9/11 Impact

Video

9/11 Perspectives: Bush's Freedom Agenda

Speaker: Elliott Abrams

This video is part of a special Council on Foreign Relations series that explores how 9/11 changed international relations and U.S. foreign policy. In this video, Elliott Abrams, Senior Fellow for Middle Eastern Studies at the Council on Foreign Relations, discusses how the terrorist attacks of Sept. 11, 2011 transformed the Bush administration. Abrams says 9/11 led then-president Bush to conclude that "bringing democracy and good governance to the Middle East was going to be critical in terms of fighting the sources of Islamic terrorism."

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Video

9/11 Perspectives: How America Changed its Projection of Power

Speaker: Gideon Rose

This video is part of a special Council on Foreign Relations series that explores how 9/11 changed international relations and U.S. foreign policy. In this video, Foreign Affairs Editor Gideon Rose argues that the Sept. 11, 2001 terrorist attacks on the United States "unleashed U.S. power on the world." Rose says this resulted "not just in the Afghanistan campaign, but in the Iraq campaign eventually, in the Global War on Terror, and in the massive deployment of American resources, in power projection, and in an activist world role that wouldn't have been conceivable without the immediate trigger of a threat in the previous decade." He says the end of this decade saw a "chastened, less hubristic" U.S. attitude and a country confronting a host of domestic challenges.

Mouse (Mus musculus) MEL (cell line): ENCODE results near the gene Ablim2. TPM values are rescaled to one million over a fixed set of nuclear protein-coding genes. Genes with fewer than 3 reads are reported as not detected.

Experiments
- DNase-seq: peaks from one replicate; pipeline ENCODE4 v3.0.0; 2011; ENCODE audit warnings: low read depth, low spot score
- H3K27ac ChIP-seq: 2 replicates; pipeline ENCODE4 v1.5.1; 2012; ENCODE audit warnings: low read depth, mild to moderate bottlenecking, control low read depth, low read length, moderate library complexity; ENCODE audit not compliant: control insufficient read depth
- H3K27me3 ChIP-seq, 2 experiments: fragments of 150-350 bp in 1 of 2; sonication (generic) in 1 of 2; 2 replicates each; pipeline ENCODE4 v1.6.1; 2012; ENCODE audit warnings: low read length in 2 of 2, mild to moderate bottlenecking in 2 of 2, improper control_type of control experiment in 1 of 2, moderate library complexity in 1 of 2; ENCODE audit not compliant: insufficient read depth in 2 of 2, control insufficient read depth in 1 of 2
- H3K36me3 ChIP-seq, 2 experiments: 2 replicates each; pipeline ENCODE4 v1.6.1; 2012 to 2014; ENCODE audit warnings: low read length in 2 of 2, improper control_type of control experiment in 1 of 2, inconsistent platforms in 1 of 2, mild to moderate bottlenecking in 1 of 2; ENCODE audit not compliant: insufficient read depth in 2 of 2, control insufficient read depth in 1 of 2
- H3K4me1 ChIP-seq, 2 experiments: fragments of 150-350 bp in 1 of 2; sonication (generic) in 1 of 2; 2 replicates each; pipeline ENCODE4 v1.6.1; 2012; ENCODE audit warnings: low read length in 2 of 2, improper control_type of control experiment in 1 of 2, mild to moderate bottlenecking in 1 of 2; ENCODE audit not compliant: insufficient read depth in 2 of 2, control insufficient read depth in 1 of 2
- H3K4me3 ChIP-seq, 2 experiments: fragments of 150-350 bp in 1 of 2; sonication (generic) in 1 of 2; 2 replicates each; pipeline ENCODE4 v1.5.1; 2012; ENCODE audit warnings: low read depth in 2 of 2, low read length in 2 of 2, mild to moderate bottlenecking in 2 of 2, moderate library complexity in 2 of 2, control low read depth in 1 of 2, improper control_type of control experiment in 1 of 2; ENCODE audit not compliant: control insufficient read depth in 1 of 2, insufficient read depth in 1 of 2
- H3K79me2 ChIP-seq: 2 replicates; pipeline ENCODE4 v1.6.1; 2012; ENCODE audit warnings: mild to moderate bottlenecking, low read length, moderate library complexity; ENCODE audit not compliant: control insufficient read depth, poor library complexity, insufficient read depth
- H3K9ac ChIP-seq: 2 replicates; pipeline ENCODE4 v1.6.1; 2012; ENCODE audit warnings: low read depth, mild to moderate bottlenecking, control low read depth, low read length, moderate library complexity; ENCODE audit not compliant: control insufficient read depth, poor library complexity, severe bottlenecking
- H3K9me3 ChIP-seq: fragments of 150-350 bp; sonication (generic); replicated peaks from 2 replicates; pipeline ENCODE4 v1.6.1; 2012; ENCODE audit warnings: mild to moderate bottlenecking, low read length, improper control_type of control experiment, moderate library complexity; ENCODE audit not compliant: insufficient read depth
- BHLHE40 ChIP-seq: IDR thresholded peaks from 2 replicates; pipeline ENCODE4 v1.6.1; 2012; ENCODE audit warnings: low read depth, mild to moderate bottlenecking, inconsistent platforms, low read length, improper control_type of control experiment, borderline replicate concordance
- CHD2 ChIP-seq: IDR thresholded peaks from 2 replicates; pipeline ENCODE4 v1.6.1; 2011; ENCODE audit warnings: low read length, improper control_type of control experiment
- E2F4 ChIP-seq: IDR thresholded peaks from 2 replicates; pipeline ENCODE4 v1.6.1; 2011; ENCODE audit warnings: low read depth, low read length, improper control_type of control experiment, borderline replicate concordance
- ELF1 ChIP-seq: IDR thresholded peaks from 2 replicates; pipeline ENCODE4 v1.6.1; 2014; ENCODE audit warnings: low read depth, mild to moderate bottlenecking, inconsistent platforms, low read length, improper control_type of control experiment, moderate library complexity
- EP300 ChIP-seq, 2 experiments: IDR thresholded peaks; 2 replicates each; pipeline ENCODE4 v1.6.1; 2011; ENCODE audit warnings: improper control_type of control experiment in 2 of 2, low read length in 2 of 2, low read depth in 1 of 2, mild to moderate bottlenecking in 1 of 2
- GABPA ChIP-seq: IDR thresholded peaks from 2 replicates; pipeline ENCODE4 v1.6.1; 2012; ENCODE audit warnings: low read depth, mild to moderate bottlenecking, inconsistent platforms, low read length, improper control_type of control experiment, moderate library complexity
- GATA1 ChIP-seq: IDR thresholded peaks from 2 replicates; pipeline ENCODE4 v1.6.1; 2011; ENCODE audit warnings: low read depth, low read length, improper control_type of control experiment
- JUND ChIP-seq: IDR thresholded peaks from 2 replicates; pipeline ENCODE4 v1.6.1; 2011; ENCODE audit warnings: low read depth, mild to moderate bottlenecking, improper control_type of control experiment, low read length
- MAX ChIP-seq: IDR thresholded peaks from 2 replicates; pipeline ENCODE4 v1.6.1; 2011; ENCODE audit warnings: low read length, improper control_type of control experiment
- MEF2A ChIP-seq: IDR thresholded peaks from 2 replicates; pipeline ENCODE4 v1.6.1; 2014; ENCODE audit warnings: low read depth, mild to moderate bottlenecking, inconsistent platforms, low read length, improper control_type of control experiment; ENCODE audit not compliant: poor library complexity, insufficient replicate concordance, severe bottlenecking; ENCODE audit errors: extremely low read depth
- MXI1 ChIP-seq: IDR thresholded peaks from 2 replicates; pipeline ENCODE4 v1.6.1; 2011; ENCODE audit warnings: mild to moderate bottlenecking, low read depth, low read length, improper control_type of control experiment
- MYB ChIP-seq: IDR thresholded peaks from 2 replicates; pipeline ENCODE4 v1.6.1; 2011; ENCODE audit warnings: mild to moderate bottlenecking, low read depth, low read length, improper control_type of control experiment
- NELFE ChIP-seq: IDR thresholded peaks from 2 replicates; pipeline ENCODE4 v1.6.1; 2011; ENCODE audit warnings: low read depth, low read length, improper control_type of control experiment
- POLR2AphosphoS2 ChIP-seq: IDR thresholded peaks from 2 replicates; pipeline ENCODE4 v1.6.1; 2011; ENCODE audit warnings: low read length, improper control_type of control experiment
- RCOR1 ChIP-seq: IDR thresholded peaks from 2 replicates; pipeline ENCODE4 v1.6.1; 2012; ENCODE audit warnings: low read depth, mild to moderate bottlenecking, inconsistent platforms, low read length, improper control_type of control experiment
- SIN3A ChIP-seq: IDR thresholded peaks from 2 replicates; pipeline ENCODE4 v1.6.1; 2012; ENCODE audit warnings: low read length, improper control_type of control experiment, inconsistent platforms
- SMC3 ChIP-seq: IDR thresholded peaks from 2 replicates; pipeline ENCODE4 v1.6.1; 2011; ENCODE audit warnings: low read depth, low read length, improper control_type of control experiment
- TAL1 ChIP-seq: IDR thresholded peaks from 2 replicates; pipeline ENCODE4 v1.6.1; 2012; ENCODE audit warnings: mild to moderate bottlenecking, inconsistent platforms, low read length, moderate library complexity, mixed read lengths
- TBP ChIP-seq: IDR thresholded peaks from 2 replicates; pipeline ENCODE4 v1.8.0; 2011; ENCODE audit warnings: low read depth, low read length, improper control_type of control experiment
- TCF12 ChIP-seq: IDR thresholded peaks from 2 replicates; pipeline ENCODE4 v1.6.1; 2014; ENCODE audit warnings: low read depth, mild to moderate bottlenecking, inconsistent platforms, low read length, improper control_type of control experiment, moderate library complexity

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Interview

Hamilton: In Five Years Since 9/11, United States Is 'Safer But Not Safe'

Lee H. Hamilton interviewed by Bernard Gwertzman

Lee H. Hamilton, the vice-chairman of the National Commission on Terrorist Attacks upon the United States (also known as the 9/11 Commission), says "I would agree with the general assessment that we are safer than we were prior to 9/11, but we are not safe." While he is concerned about better protecting the United States from weapons of mass destruction, he is greatly worried about bioterrorism and ordinary chemical weapons.

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